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Concerns raised about modern slavery in supply chains

4th October 2019

By: Kim Cloete

Creamer Media Correspondent

     

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Lawyers and activists have warned about the rising modern global slave trade, saying that millions of modern slavery victims are exploited in global supply chains.

They are enslaved across the spectrum, from farming, domestic work and construction to clothing factories, mines, the beauty industry and the cleaning industry, says Australia-based legal expert Frazer Hunt.  

He told the International Federation of Freight Forwarders Associations (Fiata) World Congress 2019 in Cape Town that modern slavery goes beyond the definition of dangerous or substandard working conditions. A modern slave cannot refuse or cease work, because of coercion, threats or deception. They may also be deprived of their personal freedom.

A special session at the Fiata Congress, which brought together leaders in the freight and logistics industry, called on people to be vigilant and aware of vulnerable people across the value chain.

Narit Gessler of global nongovernmental organisation, Free the Slaves, said modern slavery across the supply chain was far more common than people thought.

“If you bought a shirt for $5, go back to the supplier, the manufacturer, the factory worker and the cotton picker. The chances are good that you have had modern slavery in your supply chain,” she told delegates.

“It’s in the food we eat and the clothes we wear.”

Free the Slaves says slavery generates $150-billion for traffickers every year. About 70% of the 40-million people who are enslaved, are women. Some ten-million children under the age of 18 are enslaved, with many of them forced to work in factories and in mines.

Debt bondage, forced marriage and sex slavery, are other forms of modern slavery.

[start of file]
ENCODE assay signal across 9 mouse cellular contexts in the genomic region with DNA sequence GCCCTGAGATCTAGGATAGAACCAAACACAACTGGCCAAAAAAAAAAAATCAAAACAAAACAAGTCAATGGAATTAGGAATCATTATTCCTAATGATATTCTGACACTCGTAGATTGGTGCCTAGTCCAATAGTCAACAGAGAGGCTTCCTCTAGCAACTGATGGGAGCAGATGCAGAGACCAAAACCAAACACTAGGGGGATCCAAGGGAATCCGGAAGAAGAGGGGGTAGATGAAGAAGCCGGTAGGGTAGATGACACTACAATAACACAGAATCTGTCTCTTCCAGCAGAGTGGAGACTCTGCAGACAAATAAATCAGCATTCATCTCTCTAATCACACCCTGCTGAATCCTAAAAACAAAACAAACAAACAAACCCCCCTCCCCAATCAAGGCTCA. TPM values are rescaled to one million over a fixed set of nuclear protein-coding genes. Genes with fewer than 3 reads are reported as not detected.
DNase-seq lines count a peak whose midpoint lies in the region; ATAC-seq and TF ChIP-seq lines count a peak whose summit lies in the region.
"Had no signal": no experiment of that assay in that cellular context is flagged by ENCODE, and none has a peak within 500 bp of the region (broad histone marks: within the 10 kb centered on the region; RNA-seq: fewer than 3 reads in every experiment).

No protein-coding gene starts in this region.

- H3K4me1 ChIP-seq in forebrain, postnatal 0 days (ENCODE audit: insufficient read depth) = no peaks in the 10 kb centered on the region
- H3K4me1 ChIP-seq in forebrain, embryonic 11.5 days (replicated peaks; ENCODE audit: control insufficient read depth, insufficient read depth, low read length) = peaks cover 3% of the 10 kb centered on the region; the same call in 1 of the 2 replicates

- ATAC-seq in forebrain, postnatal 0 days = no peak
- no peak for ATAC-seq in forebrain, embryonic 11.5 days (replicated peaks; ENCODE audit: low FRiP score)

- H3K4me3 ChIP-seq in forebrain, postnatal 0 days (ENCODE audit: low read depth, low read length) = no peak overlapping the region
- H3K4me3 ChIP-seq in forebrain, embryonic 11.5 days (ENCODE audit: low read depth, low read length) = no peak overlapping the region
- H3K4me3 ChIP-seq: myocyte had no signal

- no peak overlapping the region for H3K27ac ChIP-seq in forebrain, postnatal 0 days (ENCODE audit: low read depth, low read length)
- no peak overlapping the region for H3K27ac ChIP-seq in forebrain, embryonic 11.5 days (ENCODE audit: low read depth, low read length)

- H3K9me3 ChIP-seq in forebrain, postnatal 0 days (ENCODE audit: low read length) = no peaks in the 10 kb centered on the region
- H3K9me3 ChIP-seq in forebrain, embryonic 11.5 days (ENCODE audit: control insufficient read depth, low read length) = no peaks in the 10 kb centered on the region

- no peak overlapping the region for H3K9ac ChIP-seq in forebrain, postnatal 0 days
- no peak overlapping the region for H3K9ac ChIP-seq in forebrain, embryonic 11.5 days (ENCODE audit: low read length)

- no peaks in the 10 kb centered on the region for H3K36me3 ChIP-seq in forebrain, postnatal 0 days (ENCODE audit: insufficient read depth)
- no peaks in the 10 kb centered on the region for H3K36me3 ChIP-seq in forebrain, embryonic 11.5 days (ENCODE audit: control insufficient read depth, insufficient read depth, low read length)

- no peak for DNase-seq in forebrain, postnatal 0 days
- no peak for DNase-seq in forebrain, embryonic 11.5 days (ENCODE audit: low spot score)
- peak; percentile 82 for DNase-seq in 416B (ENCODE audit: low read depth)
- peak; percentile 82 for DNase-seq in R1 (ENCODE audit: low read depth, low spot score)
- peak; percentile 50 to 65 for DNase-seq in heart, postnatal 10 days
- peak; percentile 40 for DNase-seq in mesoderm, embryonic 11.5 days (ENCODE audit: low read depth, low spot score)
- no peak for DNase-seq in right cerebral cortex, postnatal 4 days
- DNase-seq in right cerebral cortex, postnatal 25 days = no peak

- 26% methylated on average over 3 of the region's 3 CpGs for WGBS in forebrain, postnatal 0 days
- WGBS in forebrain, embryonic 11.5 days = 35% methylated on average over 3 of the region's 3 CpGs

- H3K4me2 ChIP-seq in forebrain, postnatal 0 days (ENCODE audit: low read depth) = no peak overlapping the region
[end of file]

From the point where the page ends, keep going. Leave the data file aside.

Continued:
Gessler said she was seeing a rise in the number of young people who were concerned about modern slavery and wanted to see a legal crackdown.  

Australia has introduced a Modern Slavery Act to combat modern slavery. While there are no penalties for noncompliance yet, the government can single out companies that are not complying and they will be "named and shamed". Large companies have to prepare annual Modern Slavery statements, map out their organisations and identify the risks, said Hunt. 

“Key to this is collaboration between governments, business and civil society.”

California has also introduced similar legislation.

Hunt said more people could be liberated from slavery by boosting business awareness, improving workplace practices and spreading the message among consumers, investors and business partners.  

Katie Modrau, the South African country manager of nongovernmental organisation, A21, said people who were unemployed and poverty-stricken were particularly susceptible to modern slavery.

“Modern slavery victims have one thing in common . . . their vulnerability. They are promised a better life and an opportunity that is too good to be true. These are the people exploited by modern slavery.”

According to the 2018 Global Slavery Index, 54% of South Africans were vulnerable to human trafficking schemes.

Gessler also highlighted this week’s news that products from the Democratic Republic of Congo (DRC), Zimbabwe, China, Malaysia and Brazil were seized by the US at its borders, as they were believed to be linked to forced labour violations.

In a statement this week, the US Customs and Border Protection said it had started an investigation following complaints from the public and other sources. The authority had issued a Withhold Release Order for the five products, which include diamonds from the Marange diamond fields in Zimbabwe and gold from artisanal small mines in the eastern DRC. The Marange mines have been accused of forced labour and human rights abuses in the past.

The Fiata Congress was held in Cape Town this week.

Edited by Creamer Media Reporter

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